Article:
Competitions present horse and rider with an infinite number of variables to contend with. There is the transportation, the weather, the footing, the stabling, the warm-up, the flowers, the judge’s booth and everyone knows that’s just the tip of the iceberg. In most competitive situations, these potential issues are squarely in the “not under your control” camp. Conrad Schumacher, with whom I trained in Germany, always says, “control the controllable, and don’t worry about the things that are out of your control.”
A competitive rider who wants to ride at his or her potential best must assume control of the important aspects of competing that will facilitate success. One of these controllable aspects, and there certainly are many, is studying the concrete feedback you receive at shows.
Judges often complain that riders appear not to have looked at their comments on the tests between rides. Tests are sometimes not even picked up at all. Video service is frequently available yet some riders will watch their video weeks after the show is over. An evaluation from a casual observer is relied upon as advice for the next ride. All of these examples describe potentially missed opportunities to gain a competitive edge.
The best game plan at the show, assuming that you have more than one ride, is to review your test sheet with your trainer in conjunction with watching your previous ride on video. Arrange to do this as soon after your ride as possible so that the riding details you experienced in the arena are still fresh in your mind. In this way, you can avail yourself of the best concrete feedback available: your trainer’s input, the judge’s input and the visual image of the test.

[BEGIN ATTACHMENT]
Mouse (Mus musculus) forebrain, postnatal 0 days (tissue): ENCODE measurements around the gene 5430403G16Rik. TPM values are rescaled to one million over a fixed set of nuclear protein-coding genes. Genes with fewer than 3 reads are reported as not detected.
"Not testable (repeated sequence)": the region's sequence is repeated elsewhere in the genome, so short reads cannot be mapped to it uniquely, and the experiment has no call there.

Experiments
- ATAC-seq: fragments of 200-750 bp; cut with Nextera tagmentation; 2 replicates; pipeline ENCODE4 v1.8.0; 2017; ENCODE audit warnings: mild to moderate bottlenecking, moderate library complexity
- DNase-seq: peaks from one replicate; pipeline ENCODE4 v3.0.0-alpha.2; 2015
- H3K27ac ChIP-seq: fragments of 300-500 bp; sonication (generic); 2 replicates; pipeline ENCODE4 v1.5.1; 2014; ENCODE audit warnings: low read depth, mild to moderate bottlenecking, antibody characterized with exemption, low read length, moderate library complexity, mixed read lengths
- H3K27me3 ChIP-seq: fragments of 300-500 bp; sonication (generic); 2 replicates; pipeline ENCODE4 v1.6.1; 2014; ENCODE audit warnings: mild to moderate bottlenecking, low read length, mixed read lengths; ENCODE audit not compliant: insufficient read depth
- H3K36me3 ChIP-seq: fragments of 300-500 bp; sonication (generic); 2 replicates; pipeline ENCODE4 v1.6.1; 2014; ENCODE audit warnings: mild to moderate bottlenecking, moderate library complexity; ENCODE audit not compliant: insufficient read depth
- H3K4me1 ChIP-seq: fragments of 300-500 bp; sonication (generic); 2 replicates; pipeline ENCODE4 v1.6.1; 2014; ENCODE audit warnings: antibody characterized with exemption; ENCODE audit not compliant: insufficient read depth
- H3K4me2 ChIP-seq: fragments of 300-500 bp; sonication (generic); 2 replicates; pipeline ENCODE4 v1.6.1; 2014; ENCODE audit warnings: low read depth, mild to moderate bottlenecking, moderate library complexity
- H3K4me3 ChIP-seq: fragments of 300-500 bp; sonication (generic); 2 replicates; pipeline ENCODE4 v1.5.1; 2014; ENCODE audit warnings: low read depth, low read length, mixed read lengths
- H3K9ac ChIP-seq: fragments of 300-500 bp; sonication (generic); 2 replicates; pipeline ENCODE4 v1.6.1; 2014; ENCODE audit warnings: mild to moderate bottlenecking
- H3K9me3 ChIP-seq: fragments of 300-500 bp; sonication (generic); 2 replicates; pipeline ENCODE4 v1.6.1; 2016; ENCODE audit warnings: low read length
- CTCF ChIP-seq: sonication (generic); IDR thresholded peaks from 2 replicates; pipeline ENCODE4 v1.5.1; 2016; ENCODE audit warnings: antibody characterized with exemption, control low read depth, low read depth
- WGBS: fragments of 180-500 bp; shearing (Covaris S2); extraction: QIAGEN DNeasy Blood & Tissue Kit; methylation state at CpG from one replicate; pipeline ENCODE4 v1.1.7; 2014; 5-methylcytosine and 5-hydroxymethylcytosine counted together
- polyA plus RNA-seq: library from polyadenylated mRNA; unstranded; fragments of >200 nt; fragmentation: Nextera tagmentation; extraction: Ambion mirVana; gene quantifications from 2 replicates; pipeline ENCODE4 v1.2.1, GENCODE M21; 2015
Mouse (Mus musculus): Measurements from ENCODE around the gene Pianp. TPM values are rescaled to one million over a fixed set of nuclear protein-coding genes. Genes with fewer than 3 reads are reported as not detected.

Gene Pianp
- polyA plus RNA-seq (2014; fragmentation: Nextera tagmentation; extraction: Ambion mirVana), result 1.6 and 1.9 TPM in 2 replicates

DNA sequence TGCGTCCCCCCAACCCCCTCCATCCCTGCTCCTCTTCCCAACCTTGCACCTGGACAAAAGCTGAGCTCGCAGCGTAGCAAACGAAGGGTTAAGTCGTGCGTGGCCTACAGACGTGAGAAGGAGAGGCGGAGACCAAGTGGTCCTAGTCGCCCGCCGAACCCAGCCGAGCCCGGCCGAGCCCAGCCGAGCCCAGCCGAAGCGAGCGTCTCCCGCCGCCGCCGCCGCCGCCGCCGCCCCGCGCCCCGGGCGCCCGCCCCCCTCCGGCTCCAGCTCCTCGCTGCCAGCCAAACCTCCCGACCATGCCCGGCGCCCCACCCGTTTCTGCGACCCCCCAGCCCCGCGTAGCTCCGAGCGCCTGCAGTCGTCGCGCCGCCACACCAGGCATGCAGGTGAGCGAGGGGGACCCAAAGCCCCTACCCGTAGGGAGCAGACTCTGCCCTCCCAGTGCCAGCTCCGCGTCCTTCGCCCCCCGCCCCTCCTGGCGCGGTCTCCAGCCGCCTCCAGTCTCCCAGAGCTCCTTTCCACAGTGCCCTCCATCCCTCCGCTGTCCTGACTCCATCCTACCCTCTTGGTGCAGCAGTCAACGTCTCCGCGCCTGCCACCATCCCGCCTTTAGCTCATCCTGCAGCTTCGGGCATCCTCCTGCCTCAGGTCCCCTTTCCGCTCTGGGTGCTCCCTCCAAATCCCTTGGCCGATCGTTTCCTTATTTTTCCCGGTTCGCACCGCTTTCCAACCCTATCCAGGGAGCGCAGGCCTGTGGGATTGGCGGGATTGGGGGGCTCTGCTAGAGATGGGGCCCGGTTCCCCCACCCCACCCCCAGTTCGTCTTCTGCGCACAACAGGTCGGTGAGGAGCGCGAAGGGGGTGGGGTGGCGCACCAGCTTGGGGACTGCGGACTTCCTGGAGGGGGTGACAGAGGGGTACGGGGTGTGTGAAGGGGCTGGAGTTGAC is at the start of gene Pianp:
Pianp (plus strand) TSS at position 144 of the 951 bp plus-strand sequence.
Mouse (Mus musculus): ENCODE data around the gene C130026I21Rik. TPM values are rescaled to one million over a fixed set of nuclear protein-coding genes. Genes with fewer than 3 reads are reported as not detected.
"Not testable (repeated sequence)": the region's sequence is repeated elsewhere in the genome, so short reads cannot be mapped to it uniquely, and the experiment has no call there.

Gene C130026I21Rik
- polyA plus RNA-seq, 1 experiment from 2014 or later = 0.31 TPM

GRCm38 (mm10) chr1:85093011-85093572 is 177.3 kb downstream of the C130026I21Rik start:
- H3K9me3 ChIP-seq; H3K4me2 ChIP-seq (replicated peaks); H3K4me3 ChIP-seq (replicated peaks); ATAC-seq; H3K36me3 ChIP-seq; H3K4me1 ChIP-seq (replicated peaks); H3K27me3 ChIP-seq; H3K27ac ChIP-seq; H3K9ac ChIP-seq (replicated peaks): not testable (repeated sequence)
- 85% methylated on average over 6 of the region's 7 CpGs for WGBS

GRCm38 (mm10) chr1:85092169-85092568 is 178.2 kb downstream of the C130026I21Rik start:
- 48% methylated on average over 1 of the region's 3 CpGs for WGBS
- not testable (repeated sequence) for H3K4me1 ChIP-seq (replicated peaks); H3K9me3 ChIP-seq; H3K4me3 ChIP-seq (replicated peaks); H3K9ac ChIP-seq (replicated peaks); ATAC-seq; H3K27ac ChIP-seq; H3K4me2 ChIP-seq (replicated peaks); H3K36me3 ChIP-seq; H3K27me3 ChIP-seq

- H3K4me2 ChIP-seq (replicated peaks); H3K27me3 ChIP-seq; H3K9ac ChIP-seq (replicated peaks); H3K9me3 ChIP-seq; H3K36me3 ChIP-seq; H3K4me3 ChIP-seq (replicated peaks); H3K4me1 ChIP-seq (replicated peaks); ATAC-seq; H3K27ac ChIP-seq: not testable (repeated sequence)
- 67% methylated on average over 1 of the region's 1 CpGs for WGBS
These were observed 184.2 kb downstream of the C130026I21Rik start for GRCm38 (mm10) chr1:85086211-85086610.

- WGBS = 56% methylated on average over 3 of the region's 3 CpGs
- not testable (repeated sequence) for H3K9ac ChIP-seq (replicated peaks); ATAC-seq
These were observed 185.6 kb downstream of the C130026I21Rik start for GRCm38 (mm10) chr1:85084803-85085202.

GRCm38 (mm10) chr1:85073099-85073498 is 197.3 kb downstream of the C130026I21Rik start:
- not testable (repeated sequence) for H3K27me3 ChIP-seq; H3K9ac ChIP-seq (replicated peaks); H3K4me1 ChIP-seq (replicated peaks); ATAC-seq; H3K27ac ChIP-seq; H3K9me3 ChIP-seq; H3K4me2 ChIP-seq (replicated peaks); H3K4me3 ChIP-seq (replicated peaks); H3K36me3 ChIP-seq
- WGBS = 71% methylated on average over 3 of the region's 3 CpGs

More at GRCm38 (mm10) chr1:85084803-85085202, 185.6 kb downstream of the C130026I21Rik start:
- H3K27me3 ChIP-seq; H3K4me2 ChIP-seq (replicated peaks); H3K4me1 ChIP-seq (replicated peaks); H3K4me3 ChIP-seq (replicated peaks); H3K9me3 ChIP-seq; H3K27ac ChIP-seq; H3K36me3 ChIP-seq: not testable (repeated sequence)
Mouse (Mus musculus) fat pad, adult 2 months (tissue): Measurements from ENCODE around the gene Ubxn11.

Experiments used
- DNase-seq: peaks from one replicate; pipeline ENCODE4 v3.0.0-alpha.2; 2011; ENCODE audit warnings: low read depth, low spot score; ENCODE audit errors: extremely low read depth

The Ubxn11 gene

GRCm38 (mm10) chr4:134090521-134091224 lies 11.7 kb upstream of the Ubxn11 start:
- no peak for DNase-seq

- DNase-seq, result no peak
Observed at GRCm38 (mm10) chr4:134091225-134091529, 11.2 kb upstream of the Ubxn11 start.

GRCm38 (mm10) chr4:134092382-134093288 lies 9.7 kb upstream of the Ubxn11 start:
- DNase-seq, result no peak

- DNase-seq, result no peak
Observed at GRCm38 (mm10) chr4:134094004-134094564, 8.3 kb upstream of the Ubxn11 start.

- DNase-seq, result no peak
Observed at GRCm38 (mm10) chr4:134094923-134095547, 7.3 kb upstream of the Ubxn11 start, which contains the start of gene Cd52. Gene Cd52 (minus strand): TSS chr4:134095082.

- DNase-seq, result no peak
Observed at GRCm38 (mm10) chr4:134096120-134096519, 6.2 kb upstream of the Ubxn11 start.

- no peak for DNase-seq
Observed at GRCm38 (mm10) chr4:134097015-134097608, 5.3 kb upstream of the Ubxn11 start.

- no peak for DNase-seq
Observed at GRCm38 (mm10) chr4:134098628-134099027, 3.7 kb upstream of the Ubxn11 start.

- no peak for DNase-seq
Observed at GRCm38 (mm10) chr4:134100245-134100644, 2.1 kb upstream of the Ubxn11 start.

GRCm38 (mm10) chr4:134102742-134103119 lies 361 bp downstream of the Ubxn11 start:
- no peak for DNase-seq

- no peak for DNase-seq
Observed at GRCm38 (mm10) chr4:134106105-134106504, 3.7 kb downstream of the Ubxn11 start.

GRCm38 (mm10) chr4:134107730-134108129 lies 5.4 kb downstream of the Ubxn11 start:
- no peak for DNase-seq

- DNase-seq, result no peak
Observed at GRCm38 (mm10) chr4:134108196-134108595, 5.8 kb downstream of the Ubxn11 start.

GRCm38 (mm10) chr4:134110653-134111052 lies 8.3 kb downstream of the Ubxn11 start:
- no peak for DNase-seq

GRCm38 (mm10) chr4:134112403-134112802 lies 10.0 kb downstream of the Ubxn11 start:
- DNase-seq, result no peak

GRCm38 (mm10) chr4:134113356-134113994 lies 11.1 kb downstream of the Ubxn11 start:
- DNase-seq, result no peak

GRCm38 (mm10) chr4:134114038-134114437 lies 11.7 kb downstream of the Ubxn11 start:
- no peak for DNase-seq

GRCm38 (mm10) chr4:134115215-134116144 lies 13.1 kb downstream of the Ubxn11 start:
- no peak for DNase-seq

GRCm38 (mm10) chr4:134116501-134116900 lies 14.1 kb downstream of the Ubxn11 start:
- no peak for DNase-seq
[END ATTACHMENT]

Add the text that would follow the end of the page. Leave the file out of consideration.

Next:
After reviewing the test in this manner, your next priority is to set strategies for the next test. Keep it simple, make small adjustments within your comfort zone, focus on one or two judge’s comments that seem to repeat and try to show the judge that you can respond and improve. Do this within reason and only if your trainer is in agreement with the strategy.
This worked particularly well with my Fédération Equestre Internationale (FEI) Junior rider Samantha Garfinkel at the Bayer/USET Festival of Champions in Gladstone, N.J., and at the FEI North American Junior Championships at Paxton Farm in Batavia, Ohio. When supported with a clear visual picture, my feedback, a game plan for the next test and some direction from the judges, Samantha knew exactly what she needed to do. When her competitive focus was primed in this way she seemed to easily achieve success, and did, winning gold medals two years in a row.
Bear in mind that there are limitations and restrictions to contend with. For example, the show secretary will not let you take a test from a class that has not completed the final ride. If you are short on time between your rides, have your trainer come to the show office where you can scan the test together and then, time allowing, look at your video.
Some videographers will have a portable television set up where you can view your ride. If not, bring your own small portable TV set with an extension cord. If necessary, bring a camcorder and view your ride at the show office with your trainer. The ones with the flip out LCD screen are ideally suited for this task. If you have a camera, but no one to video for you, try to set up a tri-pod in a place that can view most of the arena and is out of harm’s way. Adjust the camera to a wide-angle view. Your trainer may be very busy with the responsibility for multiple rides and riders so, if possible, schedule a meeting time with your trainer as soon as you know your ride times.
You might not always be able to get your trainer together with your test and your video between your rides, but do the best you can. Most importantly, control the controllable. At your next show, plan to schedule yourself a 15-minute window of time, where you can sit with your trainer, your test and your video and secure for yourself the benefits of concrete feedback.
Shelley Lawder is a USDF gold medalist and certified instructor through Fourth Level. She is a student of Conrad Schumacher and is enjoying riding her horse at Journey’s End Farm. Formerly of Agoura Hills, Calif., she now lives in Exton, Pa.